Impact of population increase on our healthcare system

Ansari Abudeen & Leong Yan Hoi

In January 2013, the government published a population white paper, A Sustainable Population for a Dynamic Singapore, detailing a plan to raise the country’s population from 5.3 million to 6.9 million by 2030; the non-resident population is expected to grow from the current 2 million to 2.7 million, or just under 40% of the total population.

Amid the ensuing impassioned public debates and demonstrations on the social, economic and political impact of the proposed plan, there are a few pertinent points on the healthcare front that remain to be addressed by the government: what are the implications of a rapidly expanding population for our already over-burdened healthcare system, both in terms of financing and infrastructure? And in particular, what is the impact of large numbers of foreigners on our healthcare system?

The SDP has proposed replacing the current inadequate 3M system with a single-payer healthcare insurance system (The SDP National Healthcare Plan) that provides affordable and universal healthcare for all Singaporean citizens and permanent residents. Foreign residents are at present not compelled to join the plan; nevertheless it is anticipated that a fast-growing non-resident population would place increasing strain on our healthcare resources in the future.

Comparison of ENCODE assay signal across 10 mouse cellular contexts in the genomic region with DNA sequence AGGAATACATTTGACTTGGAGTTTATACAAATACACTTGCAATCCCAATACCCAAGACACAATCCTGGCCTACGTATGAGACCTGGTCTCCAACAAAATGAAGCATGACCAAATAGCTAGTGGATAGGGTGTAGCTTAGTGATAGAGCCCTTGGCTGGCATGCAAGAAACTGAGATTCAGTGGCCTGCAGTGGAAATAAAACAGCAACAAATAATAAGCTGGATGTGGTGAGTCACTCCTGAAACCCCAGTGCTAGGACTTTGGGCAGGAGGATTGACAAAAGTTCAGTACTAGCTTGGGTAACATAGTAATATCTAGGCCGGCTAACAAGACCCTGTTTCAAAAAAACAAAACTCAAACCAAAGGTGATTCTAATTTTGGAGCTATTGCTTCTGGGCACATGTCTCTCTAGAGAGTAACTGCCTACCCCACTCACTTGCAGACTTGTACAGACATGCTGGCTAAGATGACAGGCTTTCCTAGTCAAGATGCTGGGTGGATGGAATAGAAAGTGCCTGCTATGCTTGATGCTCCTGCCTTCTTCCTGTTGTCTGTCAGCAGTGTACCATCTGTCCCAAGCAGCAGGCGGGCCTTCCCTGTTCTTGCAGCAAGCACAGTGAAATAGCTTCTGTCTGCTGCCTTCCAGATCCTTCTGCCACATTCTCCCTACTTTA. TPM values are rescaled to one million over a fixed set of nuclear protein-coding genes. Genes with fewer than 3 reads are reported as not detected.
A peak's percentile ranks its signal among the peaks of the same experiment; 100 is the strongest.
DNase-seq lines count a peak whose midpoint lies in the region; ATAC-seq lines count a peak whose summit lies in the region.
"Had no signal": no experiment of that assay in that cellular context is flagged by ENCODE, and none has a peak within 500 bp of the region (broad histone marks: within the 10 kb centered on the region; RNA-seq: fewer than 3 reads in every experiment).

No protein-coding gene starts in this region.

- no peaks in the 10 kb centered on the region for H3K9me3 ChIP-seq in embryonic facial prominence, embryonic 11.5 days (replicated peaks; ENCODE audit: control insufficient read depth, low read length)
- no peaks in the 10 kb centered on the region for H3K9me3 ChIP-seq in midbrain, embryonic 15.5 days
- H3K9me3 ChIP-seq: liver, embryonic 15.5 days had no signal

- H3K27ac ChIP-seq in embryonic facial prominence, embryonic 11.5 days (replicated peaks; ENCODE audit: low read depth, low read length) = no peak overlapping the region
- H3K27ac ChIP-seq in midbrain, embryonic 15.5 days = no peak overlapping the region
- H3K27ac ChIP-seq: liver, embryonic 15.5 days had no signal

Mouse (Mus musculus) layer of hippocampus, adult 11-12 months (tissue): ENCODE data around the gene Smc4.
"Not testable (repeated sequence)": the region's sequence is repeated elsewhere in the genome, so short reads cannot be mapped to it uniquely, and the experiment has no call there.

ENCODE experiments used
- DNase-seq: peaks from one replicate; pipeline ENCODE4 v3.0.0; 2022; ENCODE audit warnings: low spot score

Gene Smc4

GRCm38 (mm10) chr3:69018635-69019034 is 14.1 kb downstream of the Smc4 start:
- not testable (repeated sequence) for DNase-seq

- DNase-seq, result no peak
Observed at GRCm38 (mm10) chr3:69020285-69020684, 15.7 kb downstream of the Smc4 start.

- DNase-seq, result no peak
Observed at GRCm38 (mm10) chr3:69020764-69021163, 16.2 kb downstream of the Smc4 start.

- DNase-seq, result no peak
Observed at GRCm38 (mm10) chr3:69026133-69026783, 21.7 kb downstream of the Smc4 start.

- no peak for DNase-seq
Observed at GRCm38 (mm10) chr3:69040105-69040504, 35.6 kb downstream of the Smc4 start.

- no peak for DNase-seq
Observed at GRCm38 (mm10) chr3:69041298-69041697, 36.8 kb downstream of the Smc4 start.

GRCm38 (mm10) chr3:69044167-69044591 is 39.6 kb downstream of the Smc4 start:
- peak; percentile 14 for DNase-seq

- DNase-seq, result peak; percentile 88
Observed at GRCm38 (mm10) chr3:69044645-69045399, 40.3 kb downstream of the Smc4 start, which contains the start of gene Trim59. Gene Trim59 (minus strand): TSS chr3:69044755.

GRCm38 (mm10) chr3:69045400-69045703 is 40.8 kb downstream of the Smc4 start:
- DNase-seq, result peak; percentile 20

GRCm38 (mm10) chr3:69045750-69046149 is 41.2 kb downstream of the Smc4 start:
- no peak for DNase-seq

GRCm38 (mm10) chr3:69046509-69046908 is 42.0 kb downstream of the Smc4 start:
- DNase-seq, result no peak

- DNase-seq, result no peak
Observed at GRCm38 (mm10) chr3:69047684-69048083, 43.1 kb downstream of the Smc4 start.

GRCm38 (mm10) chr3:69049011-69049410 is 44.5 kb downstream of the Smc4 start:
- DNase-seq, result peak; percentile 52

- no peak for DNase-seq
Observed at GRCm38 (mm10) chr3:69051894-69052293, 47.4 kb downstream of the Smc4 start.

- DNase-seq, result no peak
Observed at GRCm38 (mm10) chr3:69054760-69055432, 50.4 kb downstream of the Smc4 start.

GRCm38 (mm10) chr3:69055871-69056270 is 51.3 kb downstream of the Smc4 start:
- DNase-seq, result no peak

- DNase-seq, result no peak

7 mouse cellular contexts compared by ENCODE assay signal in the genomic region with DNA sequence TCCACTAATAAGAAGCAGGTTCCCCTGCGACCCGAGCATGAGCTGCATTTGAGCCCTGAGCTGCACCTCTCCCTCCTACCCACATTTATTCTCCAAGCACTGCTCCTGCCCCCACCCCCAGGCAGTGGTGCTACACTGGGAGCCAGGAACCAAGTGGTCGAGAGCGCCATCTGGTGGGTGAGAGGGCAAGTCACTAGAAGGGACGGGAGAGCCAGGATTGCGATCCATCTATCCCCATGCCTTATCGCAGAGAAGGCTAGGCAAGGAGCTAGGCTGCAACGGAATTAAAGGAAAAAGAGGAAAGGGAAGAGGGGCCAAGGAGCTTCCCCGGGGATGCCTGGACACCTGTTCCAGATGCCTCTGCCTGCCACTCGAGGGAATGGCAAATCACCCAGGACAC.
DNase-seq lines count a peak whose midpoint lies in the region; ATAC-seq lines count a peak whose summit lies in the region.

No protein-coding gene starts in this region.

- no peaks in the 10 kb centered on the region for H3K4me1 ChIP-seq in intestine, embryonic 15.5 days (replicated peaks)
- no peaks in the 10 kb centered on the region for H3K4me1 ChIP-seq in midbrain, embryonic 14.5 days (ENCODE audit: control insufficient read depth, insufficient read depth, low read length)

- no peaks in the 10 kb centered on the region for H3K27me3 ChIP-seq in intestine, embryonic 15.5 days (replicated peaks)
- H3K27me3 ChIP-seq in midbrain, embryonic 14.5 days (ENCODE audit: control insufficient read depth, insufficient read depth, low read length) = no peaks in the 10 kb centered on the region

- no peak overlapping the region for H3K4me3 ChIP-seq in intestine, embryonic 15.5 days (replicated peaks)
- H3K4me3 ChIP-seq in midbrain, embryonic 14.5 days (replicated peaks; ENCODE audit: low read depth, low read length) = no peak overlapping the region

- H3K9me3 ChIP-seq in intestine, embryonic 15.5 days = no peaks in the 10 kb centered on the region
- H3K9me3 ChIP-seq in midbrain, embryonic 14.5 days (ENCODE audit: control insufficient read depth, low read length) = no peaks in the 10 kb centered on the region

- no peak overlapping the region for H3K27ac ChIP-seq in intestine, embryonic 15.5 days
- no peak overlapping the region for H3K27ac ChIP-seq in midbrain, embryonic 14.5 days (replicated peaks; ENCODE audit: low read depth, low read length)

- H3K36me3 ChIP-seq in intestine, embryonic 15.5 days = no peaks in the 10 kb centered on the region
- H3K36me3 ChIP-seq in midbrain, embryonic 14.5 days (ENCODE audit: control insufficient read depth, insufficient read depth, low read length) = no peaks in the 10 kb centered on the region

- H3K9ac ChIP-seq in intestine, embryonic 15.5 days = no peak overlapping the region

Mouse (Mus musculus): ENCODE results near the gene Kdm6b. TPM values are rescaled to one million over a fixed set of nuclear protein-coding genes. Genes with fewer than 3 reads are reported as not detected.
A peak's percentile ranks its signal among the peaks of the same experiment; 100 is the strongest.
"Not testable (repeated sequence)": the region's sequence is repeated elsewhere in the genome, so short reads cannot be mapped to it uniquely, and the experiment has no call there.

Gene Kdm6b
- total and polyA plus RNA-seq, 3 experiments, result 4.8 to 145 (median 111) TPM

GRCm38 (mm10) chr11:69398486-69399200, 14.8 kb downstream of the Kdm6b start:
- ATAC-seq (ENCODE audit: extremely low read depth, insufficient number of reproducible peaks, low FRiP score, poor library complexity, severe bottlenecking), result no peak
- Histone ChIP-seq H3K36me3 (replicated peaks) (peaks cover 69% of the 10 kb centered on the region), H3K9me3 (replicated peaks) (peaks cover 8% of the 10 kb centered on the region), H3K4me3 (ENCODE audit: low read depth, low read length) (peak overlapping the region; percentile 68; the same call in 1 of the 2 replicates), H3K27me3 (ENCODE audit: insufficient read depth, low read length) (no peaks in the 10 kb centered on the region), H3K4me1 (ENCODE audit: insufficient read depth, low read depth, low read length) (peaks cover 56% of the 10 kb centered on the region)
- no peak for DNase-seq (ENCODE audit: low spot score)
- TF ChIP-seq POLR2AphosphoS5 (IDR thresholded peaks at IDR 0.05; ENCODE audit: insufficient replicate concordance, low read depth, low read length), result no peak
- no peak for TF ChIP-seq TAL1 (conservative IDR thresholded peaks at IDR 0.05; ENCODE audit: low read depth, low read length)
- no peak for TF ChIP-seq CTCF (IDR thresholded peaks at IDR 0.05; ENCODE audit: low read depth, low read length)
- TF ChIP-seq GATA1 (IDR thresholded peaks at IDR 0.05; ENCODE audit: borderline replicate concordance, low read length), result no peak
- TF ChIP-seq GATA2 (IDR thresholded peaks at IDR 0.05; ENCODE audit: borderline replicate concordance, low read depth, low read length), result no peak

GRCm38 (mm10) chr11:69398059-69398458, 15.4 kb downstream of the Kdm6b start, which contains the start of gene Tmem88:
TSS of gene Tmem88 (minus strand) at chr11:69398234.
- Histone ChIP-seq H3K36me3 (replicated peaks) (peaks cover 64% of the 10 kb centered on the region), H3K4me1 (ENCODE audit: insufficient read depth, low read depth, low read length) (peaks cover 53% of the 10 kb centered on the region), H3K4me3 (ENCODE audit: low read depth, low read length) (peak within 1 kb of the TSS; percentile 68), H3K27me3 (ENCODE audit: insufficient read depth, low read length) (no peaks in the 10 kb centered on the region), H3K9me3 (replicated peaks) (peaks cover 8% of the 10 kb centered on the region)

Population growth increases healthcare costs through increased healthcare utilisation and the need for healthcare expansion. At present, foreign residents contribute to the 3Ms, which defray only utilisation but not expansion costs.  Although they also pay income taxes (which help finance healthcare infrastructure) and are not entitled to subsidies, it can be argued that at the point of entry into our job market, they are going to enjoy healthcare services for which Singaporeans have earlier paid.

Moreover, with the entry of a large number of foreigners, there will be a need to increase healthcare expenditure to meet the demand for more physicians, allied health professionals and healthcare facilities.

Initially there will be a higher demand for primary healthcare, emergency room services, and obstetric and paediatric care.

In about 20 years, the huge inflow of foreigners will shift the healthcare demand to tertiary care and intermediate and long-term care services, such as community and chronic sick hospitals, hospices, and home nursing. Healthcare expenditure will rise exponentially even as the tax base shrinks proportionally.

As it stands, the government is already investing $1 billion in two new hospitals, Ng Teng Fong General Hospital and Jurong Community Hospital, to be completed in 2014 and 2015 respectively.[1]

As it is only fair that foreign residents should pay for the privilege of joining a healthcare system already established and maintained by Singaporean taxpayers’ money, as well as bear a major portion of the cost of healthcare expansion, we could make it a requirement for a foreigner entering our healthcare system to pay a:

1.  Healthcare entry levy, a one-time fee or paid in instalments; and a

2.  Healthcare expansion levy, charged on a per-visit basis.